HABITONE

(2019)

Habitone is a sonic-driven educational game that explores the concept of the environment 
as an instrument. It has three aims: to teach the player about the environment and human 
impact; to let the player create virtual and sonic environments that exist, and could not exist, 
in the real world; and to accustom the player to listening attentively. This game is aimed 
towards school-age children, but it can be explored and enjoyed by a player of any age. 
 
Habitone was made using Unreal Engine 4.21 and FMOD audio middleware. I began 
using FMOD as I became dissatisfied with the flexibility of UNREAL’s audio options, 
especially with regards to the specifications of this project. I needed all the music layers to 
remain in tempo, and some events only to happen once the music reached a certain beat, 
which can be achieved easily using FMOD. 


The game has six customisable areas on the map. The player chooses a terrain out of the 
following six biomes – woodland, rainforest, grassland, swamp, desert, and tundra – and this 
starts a drone. Each new adaptation to the environment creates an adaptation to the music. 
Spawning flora and fauna adds melody and drum layers, and choosing the temperature 
changes the filters applied. These choices are made purely sonically. The menus have no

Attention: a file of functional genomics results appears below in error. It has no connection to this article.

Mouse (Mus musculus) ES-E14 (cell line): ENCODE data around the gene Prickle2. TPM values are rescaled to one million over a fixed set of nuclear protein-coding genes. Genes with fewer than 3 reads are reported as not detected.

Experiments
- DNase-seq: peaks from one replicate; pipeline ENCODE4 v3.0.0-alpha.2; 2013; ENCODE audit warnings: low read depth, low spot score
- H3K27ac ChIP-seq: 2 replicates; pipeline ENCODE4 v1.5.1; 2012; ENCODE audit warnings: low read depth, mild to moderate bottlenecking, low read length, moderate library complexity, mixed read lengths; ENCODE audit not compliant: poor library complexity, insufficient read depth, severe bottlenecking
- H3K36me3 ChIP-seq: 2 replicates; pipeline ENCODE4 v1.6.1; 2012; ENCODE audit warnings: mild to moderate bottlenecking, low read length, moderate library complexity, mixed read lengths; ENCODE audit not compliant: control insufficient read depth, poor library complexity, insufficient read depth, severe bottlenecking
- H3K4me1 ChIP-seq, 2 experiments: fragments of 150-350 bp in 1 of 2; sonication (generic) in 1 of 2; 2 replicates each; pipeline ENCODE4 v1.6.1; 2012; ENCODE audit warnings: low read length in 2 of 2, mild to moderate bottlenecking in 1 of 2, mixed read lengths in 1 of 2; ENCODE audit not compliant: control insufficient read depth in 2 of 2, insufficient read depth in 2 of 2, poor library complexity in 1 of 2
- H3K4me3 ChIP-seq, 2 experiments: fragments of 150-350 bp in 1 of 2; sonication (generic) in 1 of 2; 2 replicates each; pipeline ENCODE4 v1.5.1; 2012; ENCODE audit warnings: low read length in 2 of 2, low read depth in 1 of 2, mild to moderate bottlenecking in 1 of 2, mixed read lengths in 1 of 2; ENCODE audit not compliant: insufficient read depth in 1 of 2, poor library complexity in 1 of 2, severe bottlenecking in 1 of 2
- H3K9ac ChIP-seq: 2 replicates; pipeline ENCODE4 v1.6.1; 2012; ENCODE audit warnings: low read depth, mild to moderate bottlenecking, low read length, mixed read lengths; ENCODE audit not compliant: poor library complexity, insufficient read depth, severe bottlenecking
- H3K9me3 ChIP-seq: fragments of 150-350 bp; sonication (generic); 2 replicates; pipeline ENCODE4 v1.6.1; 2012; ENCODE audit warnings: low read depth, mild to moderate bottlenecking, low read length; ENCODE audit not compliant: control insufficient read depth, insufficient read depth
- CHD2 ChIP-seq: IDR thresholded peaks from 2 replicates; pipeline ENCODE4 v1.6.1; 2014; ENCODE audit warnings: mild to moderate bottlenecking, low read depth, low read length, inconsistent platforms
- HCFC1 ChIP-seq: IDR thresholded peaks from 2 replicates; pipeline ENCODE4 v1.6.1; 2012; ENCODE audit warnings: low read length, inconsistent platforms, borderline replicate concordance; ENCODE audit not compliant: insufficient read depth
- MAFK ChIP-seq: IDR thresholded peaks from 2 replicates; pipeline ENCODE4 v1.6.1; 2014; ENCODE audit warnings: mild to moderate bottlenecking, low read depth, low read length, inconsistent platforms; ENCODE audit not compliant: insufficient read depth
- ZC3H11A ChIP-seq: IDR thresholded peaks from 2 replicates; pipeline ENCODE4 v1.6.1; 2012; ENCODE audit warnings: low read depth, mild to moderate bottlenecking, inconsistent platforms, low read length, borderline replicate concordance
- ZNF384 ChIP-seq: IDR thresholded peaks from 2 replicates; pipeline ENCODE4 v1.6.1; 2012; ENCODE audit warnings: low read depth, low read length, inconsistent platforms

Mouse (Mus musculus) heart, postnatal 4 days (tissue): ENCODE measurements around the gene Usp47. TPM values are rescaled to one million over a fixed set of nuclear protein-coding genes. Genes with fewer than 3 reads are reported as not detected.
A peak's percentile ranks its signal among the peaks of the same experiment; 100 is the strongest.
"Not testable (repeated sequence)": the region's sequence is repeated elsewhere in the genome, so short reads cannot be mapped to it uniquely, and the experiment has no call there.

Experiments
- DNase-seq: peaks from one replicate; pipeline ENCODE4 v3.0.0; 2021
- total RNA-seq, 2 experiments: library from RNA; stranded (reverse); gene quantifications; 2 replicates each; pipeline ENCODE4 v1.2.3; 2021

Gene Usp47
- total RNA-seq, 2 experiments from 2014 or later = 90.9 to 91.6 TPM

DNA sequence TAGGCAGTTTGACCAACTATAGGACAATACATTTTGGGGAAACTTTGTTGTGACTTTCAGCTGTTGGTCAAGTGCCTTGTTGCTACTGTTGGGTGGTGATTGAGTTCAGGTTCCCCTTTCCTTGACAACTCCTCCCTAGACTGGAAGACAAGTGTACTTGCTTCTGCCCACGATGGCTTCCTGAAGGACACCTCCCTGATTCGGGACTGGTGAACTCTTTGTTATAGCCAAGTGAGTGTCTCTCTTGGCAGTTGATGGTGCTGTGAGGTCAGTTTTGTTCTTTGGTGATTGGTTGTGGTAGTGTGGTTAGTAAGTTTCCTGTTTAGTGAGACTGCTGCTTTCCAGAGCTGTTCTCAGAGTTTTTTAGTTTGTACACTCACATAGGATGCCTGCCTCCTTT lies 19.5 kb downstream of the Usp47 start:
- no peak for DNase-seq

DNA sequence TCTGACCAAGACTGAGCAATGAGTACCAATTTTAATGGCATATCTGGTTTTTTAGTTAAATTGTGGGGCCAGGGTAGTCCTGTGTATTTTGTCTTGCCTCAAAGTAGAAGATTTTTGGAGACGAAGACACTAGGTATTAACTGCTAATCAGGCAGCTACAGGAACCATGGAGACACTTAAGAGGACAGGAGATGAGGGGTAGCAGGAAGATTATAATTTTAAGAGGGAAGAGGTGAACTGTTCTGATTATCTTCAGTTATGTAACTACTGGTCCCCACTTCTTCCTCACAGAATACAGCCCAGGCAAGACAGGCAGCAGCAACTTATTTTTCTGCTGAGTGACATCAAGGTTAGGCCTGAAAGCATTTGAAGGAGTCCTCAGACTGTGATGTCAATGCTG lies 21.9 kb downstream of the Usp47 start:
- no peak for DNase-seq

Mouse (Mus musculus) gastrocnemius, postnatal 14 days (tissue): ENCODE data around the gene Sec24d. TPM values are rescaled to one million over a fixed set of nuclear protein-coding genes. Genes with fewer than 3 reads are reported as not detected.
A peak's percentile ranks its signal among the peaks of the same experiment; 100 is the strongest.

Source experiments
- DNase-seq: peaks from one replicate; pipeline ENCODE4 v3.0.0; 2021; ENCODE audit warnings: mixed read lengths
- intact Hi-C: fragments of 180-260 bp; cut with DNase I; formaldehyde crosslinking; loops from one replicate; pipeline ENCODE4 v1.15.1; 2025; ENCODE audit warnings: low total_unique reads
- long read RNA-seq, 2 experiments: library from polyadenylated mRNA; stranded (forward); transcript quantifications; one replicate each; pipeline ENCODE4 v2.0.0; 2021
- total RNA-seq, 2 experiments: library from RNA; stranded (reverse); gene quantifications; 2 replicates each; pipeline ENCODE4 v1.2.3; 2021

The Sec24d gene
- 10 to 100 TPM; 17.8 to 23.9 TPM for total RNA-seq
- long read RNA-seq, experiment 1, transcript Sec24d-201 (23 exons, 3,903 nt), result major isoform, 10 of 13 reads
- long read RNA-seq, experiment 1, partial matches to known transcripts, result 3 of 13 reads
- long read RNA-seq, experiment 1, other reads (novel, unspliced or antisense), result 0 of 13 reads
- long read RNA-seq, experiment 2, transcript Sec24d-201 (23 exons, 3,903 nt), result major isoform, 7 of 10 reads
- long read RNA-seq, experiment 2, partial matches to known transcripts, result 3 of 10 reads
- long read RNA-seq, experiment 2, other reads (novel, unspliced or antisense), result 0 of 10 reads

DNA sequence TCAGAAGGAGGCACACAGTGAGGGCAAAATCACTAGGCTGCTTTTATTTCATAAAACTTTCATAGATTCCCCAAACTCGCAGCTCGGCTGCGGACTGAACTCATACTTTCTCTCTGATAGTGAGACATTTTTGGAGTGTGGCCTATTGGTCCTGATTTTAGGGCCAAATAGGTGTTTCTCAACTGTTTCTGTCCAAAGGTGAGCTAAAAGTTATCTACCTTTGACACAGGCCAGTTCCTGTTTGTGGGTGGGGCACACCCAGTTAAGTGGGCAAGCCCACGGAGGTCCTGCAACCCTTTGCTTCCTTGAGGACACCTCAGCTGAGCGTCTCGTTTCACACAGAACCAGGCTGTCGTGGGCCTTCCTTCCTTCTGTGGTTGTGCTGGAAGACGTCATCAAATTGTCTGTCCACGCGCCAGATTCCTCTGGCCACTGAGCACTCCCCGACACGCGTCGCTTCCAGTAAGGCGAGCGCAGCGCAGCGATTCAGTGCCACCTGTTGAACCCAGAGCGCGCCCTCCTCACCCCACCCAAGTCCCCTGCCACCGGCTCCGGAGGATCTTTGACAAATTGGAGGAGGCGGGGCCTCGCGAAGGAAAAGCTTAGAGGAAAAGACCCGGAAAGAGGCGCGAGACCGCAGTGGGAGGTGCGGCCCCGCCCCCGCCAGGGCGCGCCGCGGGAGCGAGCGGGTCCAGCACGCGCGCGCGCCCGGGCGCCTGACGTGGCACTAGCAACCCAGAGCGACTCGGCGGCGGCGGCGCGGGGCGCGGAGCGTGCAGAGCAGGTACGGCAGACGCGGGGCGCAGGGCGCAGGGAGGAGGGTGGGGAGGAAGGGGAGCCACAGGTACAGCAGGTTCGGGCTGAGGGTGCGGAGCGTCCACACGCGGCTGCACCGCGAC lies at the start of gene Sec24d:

visual clue as to what will spawn when a choice is made, so the player can only listen to 
decide which layer they would like to add. 
Through this process, the player could create bizarre new ecosystems – for example, a 
desert full of huge rainforest trees populated by arctic wolves – which would never work in 
the real world. This sort of play is encouraged, as it lets children explore beyond the bounds 
of nature, and also requires focused listening skills. Sandbox play like this can be fun for a 
while but games progress by giving the player rewards for certain actions. So, if the layer of 
music spawns a plant or animal that matches the original terrain, the player is rewarded with 
information about that environment. 
At one point, a city spawns in the middle of the six customisable areas. The player must 
now listen out for the sounds of human impact in their environments and work out what they are.

PERFORMANCES

May 2019

UoM showcase, UK